Industrial Design

Graduate

  • MID | 2-year program

    The Master of Industrial Design program explores design as a vehicle for addressing social, cultural, environmental and other concerns, recognizing that design is not simply a professional service, but rather a way of connecting individual interests and values with a social framework. The program endorses the notion that the most valuable design opportunities today are those promoting the preservation of our environment and a better understanding of human behavior.

  • Inspiring Community

    Many of the approximately 20 graduate students in the MID program come from backgrounds beyond ID, including architecture, engineering, fine arts, graphic design, anthropology, marketing and more. But they share an interest in critical thinking and making, along with the curiosity and drive to pursue graduate-level research and production. Graduate students work closely with an accomplished team of faculty members who specialize in various areas of professional practice and show unparalleled dedication to teaching, mentoring and engaging students in real-world problem solving.

  • Learning Environment

    MID candidates work in the department’s well equipped, six-floor building, sharing studio, shop and gallery spaces with approximately 210 undergraduate ID majors. Graduate students are expected to demonstrate a high level of independence, motivation and competence in developing the physical and ideological aspects of their work.

  • Andy Law | associate professor + graduate program director

    “Graduate candidates in ID don’t necessarily need an undergraduate degree in the field, but they do need strong visual communication skills. For those without an ID background, learning CAD, drawing and model making can be beneficial, and taking a general product design course can provide insight into the design process. Materials-based courses in a medium such as metal, glass, textiles, ceramics or wood also provide a good basis for work in ID.”

     

  • Curriculum

    Projects during the first year help enhance and expand individual industrial design methodologies, both through direct practice and discussions regarding case studies and product history. This helps to define personal value systems, working methodologies and the means of effectively engaging audiences in dialogue. The study of history and theory is also fundamental to the program and series of seminars on relevant contemporary issues encourages dialogue among students as they develop their own perspectives on design.

    2-year MID first year

    • Fall
    • Graduate ID studio I
    • Graduate ID seminar I
    • Graduate shop orientation
    • Open elective
    • Wintersession
    • Open elective
    • Spring
    • Graduate ID studio II
    • Graduate ID seminar II
     

    2-year MID second year

    • Fall
    • Graduate ID studio III
    • Elective seminar
    • Open elective
    • Wintersession
    • Open elective
    • Spring
    • Graduate ID thesis
    • Open elective
     

    2.5-year MID first year

    • Wintersession
    • Intro to Industrial Design
    • Spring
    • Advanced ID studio
    • ID studio elective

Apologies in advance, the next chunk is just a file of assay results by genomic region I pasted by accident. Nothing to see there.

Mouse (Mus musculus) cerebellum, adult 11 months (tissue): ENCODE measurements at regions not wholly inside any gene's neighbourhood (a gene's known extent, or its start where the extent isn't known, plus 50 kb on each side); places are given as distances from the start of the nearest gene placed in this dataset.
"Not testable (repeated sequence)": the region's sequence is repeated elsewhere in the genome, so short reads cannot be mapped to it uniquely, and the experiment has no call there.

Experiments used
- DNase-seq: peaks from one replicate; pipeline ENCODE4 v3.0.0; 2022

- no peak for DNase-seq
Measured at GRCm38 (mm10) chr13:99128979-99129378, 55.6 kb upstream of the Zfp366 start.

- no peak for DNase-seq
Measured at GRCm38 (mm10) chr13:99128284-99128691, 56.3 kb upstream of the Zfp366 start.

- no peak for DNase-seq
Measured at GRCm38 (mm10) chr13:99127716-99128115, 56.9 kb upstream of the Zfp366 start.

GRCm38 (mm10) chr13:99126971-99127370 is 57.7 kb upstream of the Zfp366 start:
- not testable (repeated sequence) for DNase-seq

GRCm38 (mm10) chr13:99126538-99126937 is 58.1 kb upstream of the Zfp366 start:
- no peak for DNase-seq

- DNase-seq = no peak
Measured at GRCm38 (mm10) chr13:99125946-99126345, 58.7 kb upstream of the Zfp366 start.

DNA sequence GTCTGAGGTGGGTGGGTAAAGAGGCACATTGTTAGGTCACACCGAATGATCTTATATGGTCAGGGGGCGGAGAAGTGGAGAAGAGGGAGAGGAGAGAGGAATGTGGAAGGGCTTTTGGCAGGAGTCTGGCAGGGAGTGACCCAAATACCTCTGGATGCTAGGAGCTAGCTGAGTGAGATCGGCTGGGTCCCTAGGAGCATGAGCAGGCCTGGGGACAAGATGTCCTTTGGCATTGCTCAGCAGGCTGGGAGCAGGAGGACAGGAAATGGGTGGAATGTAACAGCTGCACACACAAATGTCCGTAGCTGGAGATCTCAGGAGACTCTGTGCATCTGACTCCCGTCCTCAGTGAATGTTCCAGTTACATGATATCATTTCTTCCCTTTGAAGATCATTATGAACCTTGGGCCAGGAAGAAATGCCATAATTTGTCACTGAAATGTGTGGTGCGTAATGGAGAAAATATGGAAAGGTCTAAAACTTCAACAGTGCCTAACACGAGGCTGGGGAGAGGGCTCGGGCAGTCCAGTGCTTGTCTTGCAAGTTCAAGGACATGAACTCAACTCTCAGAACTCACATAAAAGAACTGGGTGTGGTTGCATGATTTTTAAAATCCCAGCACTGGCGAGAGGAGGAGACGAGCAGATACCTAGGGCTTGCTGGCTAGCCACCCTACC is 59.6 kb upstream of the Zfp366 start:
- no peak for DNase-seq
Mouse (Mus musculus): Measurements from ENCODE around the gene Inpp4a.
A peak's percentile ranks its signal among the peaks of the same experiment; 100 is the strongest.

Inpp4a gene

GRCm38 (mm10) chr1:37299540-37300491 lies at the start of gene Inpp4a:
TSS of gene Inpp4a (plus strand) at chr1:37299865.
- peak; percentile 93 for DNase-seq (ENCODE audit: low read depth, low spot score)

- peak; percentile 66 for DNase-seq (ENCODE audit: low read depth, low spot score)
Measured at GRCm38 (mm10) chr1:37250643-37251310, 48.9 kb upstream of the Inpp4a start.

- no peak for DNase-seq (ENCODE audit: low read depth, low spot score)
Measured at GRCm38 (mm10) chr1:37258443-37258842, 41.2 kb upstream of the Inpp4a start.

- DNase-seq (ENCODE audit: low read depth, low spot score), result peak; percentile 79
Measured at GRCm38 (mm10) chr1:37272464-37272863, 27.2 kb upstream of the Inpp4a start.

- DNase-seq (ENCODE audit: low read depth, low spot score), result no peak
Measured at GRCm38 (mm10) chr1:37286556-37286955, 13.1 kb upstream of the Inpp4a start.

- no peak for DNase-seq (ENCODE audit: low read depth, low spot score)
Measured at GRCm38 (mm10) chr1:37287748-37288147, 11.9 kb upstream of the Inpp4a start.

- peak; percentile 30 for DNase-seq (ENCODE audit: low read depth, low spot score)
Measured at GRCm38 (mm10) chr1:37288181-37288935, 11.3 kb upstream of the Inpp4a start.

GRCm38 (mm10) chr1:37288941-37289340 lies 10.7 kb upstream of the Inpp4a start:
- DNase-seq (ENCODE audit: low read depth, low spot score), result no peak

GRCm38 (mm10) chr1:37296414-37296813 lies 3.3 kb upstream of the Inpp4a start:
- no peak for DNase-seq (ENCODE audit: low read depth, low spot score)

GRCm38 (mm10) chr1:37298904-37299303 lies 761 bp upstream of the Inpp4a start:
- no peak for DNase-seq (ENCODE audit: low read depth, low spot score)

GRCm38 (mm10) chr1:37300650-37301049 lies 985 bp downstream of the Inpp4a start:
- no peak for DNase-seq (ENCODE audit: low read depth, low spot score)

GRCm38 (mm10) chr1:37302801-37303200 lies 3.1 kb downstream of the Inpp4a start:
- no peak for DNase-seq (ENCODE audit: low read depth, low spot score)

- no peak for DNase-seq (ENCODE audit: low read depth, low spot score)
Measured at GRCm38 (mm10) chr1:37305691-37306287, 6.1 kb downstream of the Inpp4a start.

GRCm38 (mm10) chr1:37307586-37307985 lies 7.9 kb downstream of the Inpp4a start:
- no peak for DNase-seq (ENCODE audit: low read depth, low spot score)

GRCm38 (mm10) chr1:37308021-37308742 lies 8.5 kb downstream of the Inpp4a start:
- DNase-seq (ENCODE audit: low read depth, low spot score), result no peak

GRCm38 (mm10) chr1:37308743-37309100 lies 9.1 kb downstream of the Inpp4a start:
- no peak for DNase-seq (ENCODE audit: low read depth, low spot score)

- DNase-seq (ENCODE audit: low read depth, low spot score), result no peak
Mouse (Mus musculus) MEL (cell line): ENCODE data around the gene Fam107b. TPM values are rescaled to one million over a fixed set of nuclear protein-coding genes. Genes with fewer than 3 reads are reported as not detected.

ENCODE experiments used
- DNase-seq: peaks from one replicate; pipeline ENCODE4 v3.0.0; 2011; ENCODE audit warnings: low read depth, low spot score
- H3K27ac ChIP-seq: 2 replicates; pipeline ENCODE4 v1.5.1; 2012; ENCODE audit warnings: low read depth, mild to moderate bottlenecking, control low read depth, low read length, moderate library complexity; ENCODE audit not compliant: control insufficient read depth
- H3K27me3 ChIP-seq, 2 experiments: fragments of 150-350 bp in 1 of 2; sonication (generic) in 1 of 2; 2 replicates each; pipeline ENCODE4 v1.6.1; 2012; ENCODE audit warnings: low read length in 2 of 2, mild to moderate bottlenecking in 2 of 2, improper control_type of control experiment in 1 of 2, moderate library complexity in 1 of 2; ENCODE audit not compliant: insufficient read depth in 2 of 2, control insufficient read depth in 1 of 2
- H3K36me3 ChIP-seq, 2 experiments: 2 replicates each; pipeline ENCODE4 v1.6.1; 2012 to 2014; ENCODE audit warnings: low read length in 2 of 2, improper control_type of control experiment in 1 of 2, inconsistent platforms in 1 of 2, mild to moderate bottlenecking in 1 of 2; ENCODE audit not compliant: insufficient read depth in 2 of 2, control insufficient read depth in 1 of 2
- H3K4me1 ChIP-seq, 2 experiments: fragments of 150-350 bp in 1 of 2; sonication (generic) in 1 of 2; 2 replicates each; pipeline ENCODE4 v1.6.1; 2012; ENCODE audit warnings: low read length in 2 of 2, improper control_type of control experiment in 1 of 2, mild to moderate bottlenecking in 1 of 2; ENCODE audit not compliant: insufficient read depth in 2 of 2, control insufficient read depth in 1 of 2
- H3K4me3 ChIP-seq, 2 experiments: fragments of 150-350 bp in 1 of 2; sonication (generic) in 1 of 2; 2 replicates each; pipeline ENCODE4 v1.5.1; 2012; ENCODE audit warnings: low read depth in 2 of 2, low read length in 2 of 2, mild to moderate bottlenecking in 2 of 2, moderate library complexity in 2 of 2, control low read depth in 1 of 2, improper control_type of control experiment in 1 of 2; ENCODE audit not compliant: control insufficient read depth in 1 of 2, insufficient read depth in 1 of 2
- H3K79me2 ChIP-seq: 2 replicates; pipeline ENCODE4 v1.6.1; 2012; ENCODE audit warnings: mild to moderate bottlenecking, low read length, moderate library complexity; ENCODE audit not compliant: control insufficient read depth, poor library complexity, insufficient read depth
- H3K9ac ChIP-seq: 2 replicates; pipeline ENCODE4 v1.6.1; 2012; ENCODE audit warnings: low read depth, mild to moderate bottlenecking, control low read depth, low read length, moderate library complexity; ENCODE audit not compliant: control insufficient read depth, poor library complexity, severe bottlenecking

2.5-year MID second year

    • Fall
    • Graduate ID studio I
    • Graduate ID seminar I
    • Graduate shop orientation
    • Open elective
    • Wintersession
    • Open elective
    • Spring
    • Graduate ID studio II
    • Graduate ID seminar II 
     

    2.5-year MID third year

    • Fall
    • Graduate ID studio III
    • Elective seminar
    • Open elective
    • Wintersession
    • Open elective
    • Spring
    • Graduate ID thesis
    • Open elective
     

  • Thesis Project

    Thesis topics cover a broad range of fields, from product and furniture explorations to design for aerospace and medical applications. Graduate students work independently under the guidance of a faculty advisor and thesis committee, and present their final work verbally, visually and in writing. They also participate in RISD’s Graduate Thesis Exhibition, a large-scale public show held in the Rhode Island Convention Center.

  • Application Requirements

    1. Application form + fee
    2. Academic transcripts
    3. Letters of recommendation (3)
    4. Portfolio of work
      • Your portfolio must be reproduced and may be submitted using Slideroom, an online portfolio submission service or as digital image files on a CD or DVD. Detailed instructions for using Slideroom are available on the site (risd.slideroom.com). Slideroom charges $10 for using this submission option.
      • If you choose to send your portfolio directly as digital files, each image should be submitted as a separate file in .jpg format. Individual file sizes should not exceed 3MB. Do not combine images in a prepared presentation or slideshow of any type (e.g., PowerPoint or Keynote). You should also include a printed thumbnail page of the images on your disk. Please do not affix any adhesive labels to your CD/DVD.
      • Time-based work or performance pieces may be submitted as QuickTime or.mpg files on a CD or DVD. You should include a work description sheet along with your CD. Number the examples you are submitting and on your description page list the corresponding number, medium, size, date of completion and title for each work. It is very important that your full name and address are clearly noted on your CD/DVD and your description and thumbnail pages.
      • CD/DVDs will not be returned.
       
    5. Statement of purpose
    6. TOEFL scores (for non-native English speakers)

    The faculty selection committee in Industrial Design looks for evidence of the ability and preparedness to undertake graduate-level work. Portfolios should be professionally presented using the highest quality representation of work showing the breadth and depth of your design and creative thinking capabilities.